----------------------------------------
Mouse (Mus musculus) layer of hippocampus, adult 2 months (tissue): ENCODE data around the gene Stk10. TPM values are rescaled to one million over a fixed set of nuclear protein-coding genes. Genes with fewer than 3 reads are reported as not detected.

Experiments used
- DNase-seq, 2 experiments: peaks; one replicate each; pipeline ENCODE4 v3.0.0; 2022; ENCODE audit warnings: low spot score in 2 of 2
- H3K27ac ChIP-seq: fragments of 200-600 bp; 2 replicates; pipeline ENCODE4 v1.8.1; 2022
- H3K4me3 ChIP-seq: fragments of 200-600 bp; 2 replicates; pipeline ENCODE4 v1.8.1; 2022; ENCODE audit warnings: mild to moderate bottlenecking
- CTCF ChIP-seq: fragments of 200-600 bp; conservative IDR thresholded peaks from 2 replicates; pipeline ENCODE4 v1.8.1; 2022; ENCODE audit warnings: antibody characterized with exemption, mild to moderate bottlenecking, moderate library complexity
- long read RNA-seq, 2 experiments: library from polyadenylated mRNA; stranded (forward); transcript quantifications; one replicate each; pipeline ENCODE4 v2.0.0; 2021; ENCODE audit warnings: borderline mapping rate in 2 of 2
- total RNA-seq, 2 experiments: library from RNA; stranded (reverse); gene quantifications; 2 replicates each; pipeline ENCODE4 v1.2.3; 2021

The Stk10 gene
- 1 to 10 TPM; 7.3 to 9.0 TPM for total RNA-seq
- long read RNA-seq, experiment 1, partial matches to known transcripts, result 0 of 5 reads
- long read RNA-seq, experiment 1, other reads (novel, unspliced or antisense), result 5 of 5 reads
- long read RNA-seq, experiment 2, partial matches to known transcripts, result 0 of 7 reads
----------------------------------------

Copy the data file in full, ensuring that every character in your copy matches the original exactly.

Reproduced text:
Mouse (Mus musculus) layer of hippocampus, adult 2 months (tissue): ENCODE data around the gene Stk10. TPM values are rescaled to one million over a fixed set of nuclear protein-coding genes. Genes with fewer than 3 reads are reported as not detected.

Experiments used
- DNase-seq, 2 experiments: peaks; one replicate each; pipeline ENCODE4 v3.0.0; 2022; ENCODE audit warnings: low spot score in 2 of 2
- H3K27ac ChIP-seq: fragments of 200-600 bp; 2 replicates; pipeline ENCODE4 v1.8.1; 2022
- H3K4me3 ChIP-seq: fragments of 200-600 bp; 2 replicates; pipeline ENCODE4 v1.8.1; 2022; ENCODE audit warnings: mild to moderate bottlenecking
- CTCF ChIP-seq: fragments of 200-600 bp; conservative IDR thresholded peaks from 2 replicates; pipeline ENCODE4 v1.8.1; 2022; ENCODE audit warnings: antibody characterized with exemption, mild to moderate bottlenecking, moderate library complexity
- long read RNA-seq, 2 experiments: library from polyadenylated mRNA; stranded (forward); transcript quantifications; one replicate each; pipeline ENCODE4 v2.0.0; 2021; ENCODE audit warnings: borderline mapping rate in 2 of 2
- total RNA-seq, 2 experiments: library from RNA; stranded (reverse); gene quantifications; 2 replicates each; pipeline ENCODE4 v1.2.3; 2021

The Stk10 gene
- 1 to 10 TPM; 7.3 to 9.0 TPM for total RNA-seq
- long read RNA-seq, experiment 1, partial matches to known transcripts, result 0 of 5 reads
- long read RNA-seq, experiment 1, other reads (novel, unspliced or antisense), result 5 of 5 reads
- long read RNA-seq, experiment 2, partial matches to known transcripts, result 0 of 7 reads